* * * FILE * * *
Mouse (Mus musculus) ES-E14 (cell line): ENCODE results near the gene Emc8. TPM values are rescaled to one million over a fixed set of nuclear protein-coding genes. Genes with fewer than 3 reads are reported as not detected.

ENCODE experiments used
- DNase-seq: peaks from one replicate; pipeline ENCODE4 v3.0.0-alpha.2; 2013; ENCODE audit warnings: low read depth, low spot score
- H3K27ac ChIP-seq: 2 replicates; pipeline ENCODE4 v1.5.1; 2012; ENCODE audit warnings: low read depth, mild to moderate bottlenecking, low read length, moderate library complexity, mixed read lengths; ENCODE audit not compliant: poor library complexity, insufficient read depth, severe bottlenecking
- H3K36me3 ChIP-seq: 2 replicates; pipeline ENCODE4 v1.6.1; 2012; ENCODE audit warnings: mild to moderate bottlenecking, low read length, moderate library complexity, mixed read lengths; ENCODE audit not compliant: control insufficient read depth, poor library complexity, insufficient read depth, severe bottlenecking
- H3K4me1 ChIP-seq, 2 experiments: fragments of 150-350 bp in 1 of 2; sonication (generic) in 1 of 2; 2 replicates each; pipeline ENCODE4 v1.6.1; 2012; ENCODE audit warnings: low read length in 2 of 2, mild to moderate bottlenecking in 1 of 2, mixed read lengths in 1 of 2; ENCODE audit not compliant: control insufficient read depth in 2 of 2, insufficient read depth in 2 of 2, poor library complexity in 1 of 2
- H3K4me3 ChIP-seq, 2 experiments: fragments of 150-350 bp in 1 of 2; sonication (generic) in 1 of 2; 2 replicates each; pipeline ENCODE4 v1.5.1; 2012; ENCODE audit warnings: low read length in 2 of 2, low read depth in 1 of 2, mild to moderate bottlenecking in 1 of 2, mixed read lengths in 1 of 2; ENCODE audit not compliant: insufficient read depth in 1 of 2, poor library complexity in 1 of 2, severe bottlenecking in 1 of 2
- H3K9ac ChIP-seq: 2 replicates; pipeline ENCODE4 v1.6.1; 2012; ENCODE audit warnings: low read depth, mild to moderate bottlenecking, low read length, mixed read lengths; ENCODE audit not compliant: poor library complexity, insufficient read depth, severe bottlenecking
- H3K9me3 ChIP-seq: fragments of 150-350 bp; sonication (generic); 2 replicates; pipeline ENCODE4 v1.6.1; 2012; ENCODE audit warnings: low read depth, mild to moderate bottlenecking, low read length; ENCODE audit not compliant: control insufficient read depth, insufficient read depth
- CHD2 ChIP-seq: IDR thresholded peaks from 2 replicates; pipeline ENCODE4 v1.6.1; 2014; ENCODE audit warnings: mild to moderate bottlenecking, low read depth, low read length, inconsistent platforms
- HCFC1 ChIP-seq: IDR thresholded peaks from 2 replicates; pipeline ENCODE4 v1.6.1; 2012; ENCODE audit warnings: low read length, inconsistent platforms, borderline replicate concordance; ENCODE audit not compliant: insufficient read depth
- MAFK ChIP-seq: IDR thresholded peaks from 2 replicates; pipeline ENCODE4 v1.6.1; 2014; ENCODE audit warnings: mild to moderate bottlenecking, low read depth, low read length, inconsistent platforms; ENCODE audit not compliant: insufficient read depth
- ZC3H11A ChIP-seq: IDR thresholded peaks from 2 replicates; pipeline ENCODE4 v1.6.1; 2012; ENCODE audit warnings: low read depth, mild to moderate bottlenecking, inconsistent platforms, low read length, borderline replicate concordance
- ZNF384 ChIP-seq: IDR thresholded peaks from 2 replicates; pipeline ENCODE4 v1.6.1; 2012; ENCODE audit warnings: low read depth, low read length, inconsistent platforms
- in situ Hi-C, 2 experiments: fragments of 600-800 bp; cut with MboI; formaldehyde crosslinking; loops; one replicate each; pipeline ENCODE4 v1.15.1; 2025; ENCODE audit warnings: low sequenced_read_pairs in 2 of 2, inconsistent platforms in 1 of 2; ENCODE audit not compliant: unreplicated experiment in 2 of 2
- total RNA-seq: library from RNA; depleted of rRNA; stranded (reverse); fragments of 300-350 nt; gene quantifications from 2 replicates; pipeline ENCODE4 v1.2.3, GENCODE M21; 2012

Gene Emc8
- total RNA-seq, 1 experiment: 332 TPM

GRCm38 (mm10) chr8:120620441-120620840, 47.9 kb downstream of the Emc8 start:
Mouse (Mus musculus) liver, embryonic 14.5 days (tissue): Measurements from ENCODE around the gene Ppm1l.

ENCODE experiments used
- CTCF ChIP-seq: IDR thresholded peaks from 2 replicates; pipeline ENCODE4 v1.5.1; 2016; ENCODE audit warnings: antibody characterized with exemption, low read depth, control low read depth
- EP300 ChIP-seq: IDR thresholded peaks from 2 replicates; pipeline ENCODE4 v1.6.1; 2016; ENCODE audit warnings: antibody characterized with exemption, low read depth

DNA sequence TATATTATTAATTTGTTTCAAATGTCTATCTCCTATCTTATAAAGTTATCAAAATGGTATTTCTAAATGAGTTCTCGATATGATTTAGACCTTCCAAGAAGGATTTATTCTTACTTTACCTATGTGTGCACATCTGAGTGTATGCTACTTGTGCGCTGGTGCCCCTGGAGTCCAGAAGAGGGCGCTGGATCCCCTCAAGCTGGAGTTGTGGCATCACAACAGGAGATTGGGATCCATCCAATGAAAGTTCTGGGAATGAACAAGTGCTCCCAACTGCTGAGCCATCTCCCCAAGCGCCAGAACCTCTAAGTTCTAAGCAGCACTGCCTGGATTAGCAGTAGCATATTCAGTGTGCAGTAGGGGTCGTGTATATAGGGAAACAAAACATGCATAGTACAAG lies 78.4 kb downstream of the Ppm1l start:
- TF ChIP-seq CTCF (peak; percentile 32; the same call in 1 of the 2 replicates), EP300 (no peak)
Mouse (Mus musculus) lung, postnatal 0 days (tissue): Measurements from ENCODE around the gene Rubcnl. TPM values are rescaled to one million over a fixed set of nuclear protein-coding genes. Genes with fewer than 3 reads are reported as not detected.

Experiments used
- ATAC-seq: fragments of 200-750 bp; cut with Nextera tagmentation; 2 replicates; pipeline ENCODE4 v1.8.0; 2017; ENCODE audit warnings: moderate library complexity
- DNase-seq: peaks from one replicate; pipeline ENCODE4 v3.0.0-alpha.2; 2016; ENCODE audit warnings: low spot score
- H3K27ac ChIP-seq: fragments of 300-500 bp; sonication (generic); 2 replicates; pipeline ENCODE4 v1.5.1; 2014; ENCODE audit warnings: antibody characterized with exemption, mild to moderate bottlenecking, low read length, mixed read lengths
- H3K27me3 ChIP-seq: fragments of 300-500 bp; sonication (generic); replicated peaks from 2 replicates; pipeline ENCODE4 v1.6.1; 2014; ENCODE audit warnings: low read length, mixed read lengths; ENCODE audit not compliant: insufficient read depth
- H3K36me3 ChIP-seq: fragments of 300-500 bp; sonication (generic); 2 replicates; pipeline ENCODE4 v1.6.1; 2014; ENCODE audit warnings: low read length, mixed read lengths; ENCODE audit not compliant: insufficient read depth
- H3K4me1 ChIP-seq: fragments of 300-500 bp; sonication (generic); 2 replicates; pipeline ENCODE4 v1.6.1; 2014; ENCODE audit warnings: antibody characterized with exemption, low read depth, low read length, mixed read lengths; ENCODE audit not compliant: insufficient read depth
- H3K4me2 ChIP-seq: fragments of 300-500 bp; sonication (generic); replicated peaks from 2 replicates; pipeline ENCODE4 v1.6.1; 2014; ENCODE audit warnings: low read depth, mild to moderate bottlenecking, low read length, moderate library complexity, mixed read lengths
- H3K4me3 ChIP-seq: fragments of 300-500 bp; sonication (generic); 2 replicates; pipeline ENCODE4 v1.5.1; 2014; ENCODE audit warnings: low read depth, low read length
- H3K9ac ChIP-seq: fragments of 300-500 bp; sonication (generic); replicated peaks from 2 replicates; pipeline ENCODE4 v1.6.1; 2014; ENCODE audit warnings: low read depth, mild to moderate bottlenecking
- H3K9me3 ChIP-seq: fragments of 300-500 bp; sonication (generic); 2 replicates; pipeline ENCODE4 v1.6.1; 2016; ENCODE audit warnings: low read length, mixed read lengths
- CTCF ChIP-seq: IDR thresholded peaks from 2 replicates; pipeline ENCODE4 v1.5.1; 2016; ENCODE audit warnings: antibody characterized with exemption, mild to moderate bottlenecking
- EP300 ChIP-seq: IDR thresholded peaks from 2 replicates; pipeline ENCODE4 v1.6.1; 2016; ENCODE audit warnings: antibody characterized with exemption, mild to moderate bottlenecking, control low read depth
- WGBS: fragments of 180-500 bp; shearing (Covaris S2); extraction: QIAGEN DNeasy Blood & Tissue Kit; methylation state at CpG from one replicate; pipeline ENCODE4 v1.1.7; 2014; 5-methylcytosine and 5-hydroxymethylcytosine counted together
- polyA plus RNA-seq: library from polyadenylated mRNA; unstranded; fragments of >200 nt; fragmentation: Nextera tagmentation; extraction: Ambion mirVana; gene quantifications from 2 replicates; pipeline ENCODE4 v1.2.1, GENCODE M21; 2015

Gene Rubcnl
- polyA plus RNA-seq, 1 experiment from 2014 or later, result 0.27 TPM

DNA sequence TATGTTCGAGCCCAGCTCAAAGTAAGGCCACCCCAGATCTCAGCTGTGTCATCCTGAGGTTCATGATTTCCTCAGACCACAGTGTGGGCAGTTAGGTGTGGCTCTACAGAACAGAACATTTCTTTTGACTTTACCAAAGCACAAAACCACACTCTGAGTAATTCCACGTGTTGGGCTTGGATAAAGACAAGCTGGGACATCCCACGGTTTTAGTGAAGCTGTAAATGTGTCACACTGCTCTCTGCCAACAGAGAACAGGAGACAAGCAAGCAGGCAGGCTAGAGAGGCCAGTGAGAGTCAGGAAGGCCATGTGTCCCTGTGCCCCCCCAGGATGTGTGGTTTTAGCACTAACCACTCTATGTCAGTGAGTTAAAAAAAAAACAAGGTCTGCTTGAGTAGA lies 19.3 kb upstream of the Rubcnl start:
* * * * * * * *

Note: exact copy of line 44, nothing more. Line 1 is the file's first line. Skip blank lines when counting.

DNA sequence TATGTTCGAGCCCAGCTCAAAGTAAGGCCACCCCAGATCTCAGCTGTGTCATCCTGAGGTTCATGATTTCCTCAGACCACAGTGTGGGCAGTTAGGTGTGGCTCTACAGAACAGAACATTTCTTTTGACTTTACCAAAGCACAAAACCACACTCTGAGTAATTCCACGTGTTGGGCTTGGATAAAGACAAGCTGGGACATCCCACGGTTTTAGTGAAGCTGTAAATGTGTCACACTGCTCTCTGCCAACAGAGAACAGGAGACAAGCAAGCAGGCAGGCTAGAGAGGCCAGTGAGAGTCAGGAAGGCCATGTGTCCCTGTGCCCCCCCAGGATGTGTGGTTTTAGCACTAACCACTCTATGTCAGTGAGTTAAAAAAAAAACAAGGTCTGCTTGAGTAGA lies 19.3 kb upstream of the Rubcnl start: